Its new, without a blemish, and the new car smell can rev the engine of any car buyer. You may have found the one, but there are times when you have to walk away from a car that you have considered to be the one to avoid falling into a financial trap. These are three signs that it is time to walk away from a new car.
It depreciates like crazy
You may be thinking that all cars depreciate, unless if you are rolling with the big bucks and own those classy vintage cars. Not all cars are created the same, even when it comes to the most basic types. You may knock off 50% of your car's value due to depreciation, but there are some cars that retain their value better.
When buying a new car, you need to think like a buyer who will be interested in your car a few years from now. Sticking with a popular brand that has a high performance, body, and colour can see you get the best return. Cars brands such as Audi, Mercedes-Benz, Toyota Hilux and Corolla to name a few can retain anything between 59% -73% of their value.
Choosing a car that doesn’t bust your budget when it comes to depreciation can make a difference for new car owners. Therefore, researching the car you are interested in can save you thousands of dollars in the long run.
A car that is hard to maintain
Having a car that comes with high end finishes and a mean looking interior that will make your fellow passengers swoon is one thing. There are some interior features of a car such as piano black finishes and cream leather seats that give your car that sleek out-of-the-box finish to your car that can soon turn into a scratched and sticky mess, especially if you have children. When purchasing a new car, it is vital to know what it would be used for, whether it matches to the type of lifestyle you have, and if it is affordable when it comes to maintaining both the exterior and interior.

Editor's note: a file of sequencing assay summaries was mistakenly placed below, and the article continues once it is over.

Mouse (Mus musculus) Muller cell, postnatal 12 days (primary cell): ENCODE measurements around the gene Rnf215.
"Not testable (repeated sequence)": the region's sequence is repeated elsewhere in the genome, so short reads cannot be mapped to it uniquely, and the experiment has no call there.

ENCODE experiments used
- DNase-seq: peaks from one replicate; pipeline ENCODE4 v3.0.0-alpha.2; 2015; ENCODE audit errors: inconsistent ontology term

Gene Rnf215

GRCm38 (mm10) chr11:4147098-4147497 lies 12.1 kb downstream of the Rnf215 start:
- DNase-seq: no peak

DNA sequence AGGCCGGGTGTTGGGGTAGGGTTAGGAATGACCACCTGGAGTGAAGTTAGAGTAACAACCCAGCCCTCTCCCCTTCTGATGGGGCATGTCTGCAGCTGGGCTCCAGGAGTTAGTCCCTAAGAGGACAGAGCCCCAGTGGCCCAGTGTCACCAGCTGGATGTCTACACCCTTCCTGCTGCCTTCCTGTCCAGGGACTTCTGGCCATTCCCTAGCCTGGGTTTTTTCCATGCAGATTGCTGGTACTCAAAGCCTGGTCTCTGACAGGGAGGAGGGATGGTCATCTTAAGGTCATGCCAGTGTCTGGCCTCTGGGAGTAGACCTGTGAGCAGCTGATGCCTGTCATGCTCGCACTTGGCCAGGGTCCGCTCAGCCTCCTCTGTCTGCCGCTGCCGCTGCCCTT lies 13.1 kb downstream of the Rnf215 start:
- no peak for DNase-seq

Comes with high running costs
Ongoing running costs of your new wheels can either make or break your budget. Although it may look like a mean beast and come with all the fittings that you desire, it is vital to consider the ongoing costs. These costs will differ from state to state.
According to RACQ, the average cost Australians had to fork out when it came to ongoing costs ranged between $116.11 a week for cars that were classified as micro while $332.82 for cars classified as SUV all terrain. Researching the ongoing costs that come with owning a new car will let you know whether placing your hard-earned money on the car will be worth it or not.
Always remember to have a realistic budget in place to avoid and compare your way to a low rate car loan to avoid biting off more than you can chew.